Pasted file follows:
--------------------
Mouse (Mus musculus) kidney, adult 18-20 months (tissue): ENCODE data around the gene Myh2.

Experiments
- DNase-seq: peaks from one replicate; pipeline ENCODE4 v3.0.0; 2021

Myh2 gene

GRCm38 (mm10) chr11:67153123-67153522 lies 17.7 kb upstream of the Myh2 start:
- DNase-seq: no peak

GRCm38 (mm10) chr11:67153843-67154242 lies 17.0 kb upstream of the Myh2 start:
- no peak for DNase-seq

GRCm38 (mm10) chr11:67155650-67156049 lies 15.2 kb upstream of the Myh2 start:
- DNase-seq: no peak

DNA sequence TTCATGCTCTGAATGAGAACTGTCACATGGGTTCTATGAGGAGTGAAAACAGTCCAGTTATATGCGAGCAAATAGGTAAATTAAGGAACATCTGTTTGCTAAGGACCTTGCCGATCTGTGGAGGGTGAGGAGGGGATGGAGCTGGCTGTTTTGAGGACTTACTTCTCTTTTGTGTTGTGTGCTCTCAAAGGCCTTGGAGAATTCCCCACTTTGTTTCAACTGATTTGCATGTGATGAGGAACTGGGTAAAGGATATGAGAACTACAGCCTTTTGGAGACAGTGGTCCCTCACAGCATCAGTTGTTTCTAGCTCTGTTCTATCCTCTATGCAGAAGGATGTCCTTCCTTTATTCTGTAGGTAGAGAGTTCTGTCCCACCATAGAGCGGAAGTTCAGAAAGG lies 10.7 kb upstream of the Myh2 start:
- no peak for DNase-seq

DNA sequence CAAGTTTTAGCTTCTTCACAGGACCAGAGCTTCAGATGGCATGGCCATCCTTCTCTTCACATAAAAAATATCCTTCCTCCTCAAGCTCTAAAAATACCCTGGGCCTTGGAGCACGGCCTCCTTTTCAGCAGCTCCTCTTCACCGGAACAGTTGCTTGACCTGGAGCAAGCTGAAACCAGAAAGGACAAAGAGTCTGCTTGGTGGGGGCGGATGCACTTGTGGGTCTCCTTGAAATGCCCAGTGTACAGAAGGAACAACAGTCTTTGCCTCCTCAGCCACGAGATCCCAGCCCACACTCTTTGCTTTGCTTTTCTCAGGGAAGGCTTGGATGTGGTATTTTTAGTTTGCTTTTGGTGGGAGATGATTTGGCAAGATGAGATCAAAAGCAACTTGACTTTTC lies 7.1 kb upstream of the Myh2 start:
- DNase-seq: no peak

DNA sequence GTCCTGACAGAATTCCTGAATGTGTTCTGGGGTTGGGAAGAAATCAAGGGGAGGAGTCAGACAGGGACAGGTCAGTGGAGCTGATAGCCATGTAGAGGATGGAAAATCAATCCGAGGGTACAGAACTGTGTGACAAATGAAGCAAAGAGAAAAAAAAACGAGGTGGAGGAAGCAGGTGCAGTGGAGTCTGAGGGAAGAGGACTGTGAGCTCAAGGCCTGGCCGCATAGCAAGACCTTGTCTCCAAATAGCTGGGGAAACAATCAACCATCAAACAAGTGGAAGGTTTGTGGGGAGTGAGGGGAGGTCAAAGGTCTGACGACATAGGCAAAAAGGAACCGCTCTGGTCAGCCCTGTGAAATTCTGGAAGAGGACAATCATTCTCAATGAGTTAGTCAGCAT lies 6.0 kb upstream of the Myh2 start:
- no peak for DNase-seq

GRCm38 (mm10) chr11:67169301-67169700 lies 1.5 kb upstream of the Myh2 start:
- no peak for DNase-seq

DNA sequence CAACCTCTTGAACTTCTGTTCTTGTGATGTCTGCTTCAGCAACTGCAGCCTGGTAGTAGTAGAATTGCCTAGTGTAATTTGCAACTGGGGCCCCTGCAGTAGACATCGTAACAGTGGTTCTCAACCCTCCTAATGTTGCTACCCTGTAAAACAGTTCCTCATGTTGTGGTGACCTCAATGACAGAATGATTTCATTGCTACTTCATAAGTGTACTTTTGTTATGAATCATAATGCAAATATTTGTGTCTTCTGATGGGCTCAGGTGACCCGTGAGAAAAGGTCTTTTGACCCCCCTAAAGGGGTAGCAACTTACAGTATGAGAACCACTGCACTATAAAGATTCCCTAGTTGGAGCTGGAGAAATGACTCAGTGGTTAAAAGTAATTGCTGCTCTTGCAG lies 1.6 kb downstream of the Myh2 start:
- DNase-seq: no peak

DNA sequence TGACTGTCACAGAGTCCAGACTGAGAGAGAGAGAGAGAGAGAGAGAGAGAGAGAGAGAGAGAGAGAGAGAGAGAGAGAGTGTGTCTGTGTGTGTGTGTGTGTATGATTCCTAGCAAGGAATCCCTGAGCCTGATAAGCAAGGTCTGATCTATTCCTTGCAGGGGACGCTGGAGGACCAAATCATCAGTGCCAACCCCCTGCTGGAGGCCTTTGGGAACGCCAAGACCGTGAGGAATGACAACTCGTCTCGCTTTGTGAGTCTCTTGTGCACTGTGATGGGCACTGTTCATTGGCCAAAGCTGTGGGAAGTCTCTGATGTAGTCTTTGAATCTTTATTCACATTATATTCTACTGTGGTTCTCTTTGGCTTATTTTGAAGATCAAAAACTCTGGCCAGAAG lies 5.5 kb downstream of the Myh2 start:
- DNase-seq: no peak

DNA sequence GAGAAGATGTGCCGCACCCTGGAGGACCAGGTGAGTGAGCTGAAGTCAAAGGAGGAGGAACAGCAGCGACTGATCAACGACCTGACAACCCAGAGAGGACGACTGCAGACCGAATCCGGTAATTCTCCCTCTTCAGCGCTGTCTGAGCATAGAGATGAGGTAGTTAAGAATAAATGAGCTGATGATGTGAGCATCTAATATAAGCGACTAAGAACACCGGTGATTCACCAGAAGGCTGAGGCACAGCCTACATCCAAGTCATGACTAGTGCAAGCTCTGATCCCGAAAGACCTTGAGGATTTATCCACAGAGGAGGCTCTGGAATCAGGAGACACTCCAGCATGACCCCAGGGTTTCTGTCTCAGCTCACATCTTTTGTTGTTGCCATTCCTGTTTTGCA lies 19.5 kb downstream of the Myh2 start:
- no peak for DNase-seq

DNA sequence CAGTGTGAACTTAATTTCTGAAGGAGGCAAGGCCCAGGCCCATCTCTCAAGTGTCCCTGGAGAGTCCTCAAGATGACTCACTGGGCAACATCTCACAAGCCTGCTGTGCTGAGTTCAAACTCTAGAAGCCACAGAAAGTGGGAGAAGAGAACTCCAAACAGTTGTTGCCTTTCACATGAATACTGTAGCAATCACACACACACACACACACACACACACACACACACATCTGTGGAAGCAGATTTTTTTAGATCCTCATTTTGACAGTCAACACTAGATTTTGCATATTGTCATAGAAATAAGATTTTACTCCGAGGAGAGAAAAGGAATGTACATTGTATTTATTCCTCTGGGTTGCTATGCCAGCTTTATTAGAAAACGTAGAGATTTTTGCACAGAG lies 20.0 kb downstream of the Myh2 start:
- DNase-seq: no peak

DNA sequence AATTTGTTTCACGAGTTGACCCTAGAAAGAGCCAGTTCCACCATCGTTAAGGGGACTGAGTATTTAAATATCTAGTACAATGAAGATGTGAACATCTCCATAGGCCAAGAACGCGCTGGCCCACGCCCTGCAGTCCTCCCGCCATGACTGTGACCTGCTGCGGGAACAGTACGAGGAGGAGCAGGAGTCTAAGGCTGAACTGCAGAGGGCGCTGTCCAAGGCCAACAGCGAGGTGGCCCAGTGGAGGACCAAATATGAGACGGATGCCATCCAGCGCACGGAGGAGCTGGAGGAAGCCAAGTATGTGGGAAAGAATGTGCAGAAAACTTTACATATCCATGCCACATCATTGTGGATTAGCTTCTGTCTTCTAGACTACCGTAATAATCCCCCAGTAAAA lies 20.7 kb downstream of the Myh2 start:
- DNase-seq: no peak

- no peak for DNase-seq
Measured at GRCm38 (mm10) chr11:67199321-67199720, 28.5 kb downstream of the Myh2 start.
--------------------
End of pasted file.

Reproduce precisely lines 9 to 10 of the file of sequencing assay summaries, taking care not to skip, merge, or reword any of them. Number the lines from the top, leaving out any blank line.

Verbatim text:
GRCm38 (mm10) chr11:67155650-67156049 lies 15.2 kb upstream of the Myh2 start:
- DNase-seq: no peak